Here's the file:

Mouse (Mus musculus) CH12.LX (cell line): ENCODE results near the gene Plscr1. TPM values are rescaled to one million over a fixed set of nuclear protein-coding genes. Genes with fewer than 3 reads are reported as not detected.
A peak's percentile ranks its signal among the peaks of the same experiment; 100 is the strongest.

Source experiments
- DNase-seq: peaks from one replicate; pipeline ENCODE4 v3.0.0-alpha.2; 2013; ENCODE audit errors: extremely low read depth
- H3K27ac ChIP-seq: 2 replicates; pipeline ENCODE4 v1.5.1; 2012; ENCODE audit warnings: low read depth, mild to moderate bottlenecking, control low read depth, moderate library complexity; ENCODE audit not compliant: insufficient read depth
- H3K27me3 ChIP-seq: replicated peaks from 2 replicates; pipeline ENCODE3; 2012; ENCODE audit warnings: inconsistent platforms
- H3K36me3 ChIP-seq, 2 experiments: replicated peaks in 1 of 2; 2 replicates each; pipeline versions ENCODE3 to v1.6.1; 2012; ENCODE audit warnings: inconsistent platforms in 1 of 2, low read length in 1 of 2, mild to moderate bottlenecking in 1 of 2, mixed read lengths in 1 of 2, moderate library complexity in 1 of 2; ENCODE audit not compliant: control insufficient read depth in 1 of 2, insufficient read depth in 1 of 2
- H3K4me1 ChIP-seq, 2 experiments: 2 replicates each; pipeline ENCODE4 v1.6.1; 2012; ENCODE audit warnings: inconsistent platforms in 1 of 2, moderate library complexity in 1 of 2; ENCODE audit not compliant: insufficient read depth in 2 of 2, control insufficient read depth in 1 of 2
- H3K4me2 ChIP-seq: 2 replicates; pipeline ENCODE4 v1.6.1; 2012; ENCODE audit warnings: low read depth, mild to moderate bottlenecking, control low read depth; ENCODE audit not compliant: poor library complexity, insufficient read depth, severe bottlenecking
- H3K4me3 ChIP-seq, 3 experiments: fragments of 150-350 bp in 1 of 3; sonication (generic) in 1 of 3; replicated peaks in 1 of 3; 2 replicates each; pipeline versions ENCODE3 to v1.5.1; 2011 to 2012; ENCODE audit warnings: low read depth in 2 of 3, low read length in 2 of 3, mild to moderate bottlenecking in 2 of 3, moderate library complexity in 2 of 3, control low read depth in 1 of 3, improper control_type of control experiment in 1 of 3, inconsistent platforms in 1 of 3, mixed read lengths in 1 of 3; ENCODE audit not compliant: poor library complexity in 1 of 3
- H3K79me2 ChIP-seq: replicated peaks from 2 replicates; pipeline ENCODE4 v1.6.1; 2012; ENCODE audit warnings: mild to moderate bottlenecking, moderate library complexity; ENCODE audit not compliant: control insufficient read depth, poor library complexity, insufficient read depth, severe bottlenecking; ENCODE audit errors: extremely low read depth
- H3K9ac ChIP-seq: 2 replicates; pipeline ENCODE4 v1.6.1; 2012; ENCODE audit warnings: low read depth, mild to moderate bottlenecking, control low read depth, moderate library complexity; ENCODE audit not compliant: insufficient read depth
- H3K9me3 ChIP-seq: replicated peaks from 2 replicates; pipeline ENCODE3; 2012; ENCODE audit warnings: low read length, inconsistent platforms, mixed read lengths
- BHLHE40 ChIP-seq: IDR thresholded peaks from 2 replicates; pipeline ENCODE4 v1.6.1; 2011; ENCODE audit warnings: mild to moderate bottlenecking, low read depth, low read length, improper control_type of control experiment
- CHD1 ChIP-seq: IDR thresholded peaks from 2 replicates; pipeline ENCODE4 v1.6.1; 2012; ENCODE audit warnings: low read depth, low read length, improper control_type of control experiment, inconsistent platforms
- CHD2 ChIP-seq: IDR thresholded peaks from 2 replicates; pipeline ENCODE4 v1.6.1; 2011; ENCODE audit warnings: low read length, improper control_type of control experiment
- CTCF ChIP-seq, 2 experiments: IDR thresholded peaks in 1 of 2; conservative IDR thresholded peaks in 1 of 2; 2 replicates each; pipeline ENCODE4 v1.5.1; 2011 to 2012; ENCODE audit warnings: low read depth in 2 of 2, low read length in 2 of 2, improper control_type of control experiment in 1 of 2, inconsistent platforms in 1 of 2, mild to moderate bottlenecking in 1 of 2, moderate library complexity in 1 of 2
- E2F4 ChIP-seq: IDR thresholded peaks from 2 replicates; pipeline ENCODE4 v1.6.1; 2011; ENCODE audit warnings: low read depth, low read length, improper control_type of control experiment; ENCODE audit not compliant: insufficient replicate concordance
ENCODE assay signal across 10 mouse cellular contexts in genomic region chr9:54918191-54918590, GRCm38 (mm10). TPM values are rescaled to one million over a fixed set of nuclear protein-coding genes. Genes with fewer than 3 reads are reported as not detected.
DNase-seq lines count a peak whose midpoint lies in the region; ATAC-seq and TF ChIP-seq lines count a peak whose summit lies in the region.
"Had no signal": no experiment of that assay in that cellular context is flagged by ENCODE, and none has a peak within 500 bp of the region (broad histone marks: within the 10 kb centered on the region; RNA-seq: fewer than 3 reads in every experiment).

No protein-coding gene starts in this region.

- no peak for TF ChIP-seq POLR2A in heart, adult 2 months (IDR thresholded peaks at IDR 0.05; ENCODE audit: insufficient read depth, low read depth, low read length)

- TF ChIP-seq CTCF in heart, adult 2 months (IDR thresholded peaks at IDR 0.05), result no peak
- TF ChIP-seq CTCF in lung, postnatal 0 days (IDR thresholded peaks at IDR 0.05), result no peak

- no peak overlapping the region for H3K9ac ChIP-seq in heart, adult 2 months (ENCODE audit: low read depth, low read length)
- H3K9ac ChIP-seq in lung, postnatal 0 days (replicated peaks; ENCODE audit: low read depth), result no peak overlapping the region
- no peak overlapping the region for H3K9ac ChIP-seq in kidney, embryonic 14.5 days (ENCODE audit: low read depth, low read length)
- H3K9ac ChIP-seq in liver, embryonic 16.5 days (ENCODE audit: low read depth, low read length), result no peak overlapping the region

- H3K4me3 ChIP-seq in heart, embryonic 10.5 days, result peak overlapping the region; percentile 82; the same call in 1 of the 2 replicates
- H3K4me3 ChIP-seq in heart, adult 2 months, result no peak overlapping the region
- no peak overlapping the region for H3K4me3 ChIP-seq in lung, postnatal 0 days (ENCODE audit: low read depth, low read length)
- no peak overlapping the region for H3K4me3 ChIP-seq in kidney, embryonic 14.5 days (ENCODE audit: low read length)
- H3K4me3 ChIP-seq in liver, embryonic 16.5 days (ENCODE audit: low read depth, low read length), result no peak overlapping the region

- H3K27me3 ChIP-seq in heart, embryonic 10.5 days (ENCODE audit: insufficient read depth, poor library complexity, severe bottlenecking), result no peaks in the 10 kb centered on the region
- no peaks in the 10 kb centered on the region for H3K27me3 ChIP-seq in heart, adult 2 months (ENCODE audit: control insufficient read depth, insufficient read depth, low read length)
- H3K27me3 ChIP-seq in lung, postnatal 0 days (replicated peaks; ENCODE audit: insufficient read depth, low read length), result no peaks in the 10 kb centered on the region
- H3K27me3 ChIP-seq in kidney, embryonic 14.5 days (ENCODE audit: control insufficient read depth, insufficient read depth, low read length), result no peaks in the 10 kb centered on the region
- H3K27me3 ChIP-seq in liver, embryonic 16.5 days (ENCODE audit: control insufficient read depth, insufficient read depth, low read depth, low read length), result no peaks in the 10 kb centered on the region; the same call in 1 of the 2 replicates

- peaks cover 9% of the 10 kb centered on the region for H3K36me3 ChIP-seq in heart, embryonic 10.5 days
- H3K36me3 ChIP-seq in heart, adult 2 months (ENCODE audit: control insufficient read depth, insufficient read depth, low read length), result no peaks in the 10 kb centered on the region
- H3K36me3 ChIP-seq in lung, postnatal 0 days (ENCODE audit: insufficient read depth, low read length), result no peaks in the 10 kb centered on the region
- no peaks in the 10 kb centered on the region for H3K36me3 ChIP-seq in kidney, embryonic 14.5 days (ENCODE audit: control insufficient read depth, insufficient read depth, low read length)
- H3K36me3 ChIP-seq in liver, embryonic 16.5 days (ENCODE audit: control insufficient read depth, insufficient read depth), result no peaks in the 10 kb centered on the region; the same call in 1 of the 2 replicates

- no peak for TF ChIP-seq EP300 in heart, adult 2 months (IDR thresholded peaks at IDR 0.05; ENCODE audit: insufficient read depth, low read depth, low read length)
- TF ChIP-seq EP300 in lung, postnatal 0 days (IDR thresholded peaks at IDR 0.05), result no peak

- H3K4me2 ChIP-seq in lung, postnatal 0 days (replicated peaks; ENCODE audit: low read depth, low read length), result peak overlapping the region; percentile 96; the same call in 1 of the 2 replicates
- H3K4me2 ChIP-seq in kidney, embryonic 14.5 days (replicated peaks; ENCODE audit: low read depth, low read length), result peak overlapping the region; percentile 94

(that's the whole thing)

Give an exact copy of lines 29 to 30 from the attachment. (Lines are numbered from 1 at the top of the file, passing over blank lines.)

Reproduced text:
- H3K9ac ChIP-seq in liver, embryonic 16.5 days (ENCODE audit: low read depth, low read length), result no peak overlapping the region

- H3K4me3 ChIP-seq in heart, embryonic 10.5 days, result peak overlapping the region; percentile 82; the same call in 1 of the 2 replicates